In my early career as a young psychologist, I felt stimulated and loved working in an academic research setting. Looking back, perhaps I valued being productive to the exclusion of other dimensions of myself. Outside of work, my relationships, play, and a spiritual practice were of central importance. Yet I and others around me would have benefitted if I had risked better integrating all aspects of myself into my work life. I say “risk” because in competitive environments, productivity is reinforced often at the expense of individuals’ uniqueness.
What I did not know then, because I was too busy striving, was the importance of wise effort. Wise effort requires understanding when action is needed, as well as when it is better not to act. And, importantly, wise effort includes creating time for non-doing.
Non-doing is an engaged restraint from action or effort. It is non-striving, a form of stillness and quiet. Non-doing is not inaction, nor is it disengagement, zoning out, becoming distracted, or wasting time. Because non-doing is foreign to many of us, it can feel inactive. But it is anything but that. Cultivating non-doing is an important skill that creates internal spaciousness. The actions that arise from this place are infused with greater ease and clarity.
There is a concept in Taoism called wu wei which describes a paradox of “action without action” or “effortless doing.” It is a cultivated yet natural state of non-striving. In this state, you let go and stop trying to achieve. It’s not that you don’t set goals or take purposeful action, but you first take yourself out of the central role of your life in order to more fully understand the nature of things around you. You understand how to best act not by rushing to make sense out of things or by placing your stamp on them, but by simply taking them in.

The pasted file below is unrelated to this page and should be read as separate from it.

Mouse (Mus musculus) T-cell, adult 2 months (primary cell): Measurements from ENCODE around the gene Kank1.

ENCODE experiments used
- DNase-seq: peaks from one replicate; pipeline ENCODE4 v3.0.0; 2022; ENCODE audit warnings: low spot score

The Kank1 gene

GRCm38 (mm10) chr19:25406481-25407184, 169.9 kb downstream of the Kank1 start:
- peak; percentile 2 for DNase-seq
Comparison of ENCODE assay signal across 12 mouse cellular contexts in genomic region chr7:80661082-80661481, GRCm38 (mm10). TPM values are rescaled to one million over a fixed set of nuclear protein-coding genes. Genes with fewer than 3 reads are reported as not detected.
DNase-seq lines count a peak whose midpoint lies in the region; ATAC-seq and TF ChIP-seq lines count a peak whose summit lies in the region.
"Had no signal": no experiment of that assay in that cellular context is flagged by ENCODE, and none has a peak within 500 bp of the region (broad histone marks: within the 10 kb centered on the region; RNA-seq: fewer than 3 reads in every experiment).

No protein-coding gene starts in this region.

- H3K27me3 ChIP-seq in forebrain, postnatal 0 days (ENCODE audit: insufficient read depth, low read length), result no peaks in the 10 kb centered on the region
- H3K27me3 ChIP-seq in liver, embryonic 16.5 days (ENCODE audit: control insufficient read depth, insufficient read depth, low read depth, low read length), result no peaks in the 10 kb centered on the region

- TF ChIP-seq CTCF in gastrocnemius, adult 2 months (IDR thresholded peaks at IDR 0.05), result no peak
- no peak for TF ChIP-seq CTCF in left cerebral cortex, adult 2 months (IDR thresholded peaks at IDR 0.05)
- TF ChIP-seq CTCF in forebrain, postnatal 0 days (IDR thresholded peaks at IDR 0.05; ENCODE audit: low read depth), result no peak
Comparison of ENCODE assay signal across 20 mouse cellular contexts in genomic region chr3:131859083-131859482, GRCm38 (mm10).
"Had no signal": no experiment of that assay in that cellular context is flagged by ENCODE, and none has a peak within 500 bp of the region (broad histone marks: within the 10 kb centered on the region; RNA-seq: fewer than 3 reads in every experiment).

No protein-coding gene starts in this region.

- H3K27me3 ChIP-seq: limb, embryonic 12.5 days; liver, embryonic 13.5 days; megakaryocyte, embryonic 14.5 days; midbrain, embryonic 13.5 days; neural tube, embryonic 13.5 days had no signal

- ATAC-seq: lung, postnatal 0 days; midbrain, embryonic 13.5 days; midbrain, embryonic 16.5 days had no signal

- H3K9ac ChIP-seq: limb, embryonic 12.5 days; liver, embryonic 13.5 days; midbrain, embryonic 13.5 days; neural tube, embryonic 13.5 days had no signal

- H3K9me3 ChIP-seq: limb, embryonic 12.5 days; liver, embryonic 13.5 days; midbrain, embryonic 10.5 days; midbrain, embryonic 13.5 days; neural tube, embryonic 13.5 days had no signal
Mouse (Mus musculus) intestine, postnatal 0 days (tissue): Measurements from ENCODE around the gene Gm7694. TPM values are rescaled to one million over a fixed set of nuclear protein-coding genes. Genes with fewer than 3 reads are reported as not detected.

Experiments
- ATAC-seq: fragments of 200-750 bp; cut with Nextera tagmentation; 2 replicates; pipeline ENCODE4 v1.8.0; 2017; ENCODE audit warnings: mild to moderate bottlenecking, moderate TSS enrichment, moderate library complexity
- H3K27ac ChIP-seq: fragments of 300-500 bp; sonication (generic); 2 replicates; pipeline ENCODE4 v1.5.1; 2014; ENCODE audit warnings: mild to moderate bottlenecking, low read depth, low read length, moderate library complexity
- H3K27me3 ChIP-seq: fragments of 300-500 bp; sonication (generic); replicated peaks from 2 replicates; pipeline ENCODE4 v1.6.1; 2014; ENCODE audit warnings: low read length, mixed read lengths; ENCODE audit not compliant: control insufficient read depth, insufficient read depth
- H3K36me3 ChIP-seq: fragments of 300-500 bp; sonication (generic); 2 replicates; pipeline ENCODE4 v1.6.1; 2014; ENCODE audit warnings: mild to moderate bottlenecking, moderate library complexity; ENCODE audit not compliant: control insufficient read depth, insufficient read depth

So what does non-doing look like? How can you begin to create an intentional practice in non-doing?
A non-doing practice begins by incorporating a pause or an activity that brings stillness and quiet into your day. The activity itself is not so important, though some activities promote non-striving more than others. Identify those which quiet you down rather than ramp you up, where you are engaged but relaxed. What is important is the spirit of the undertaking. Can you set aside time, including during your work day, where you have nowhere to be and nothing that you have to do? Brief breaks of non-doing, only a few minutes long, throughout your day can be transformative over time.
I personally like to take walks without thoughts of where they will take me. Daily walks, in the spirit of wu wei, even for 15 minutes, bring clarity and focus. While in a state of non-doing, I discover things. The same street, even if I have walked down it dozens of times, reveals something new.
Whatever the non-doing activity, I approach it with the intention to engage in what I’m doing without a goal. The point of the practice is to quiet down my mind and cultivate non-striving. These practices encourage me to bring more deliberateness to my actions when I am moving at a faster pace or acting in a goal-oriented way.
What would I tell my younger self who was striving? I would tell her to keep up the good work. Then, I would invite her to allow herself to pause more often. I would tell her that she is enough right now and should know that she will accomplish things without always having to try so hard. I would invite her to give herself permission to relax a little bit more. And I would encourage her to discover ways to bring the quieter, contemplative aspects of herself to the workplace.
Allowing yourself time to pause, to be still, especially in places that require sustained focus and effort, helps you to be a more intentional and effective actor. Discover ways to infuse your work hours with moments of wu wei. Share these experiences with colleagues. For example, meditate together for ten minutes or have conversations about how to each bring your uniqueness and core values to the workplace. Moments of non-doing generate creativity and enable you to bring your best self to all you do, including at work.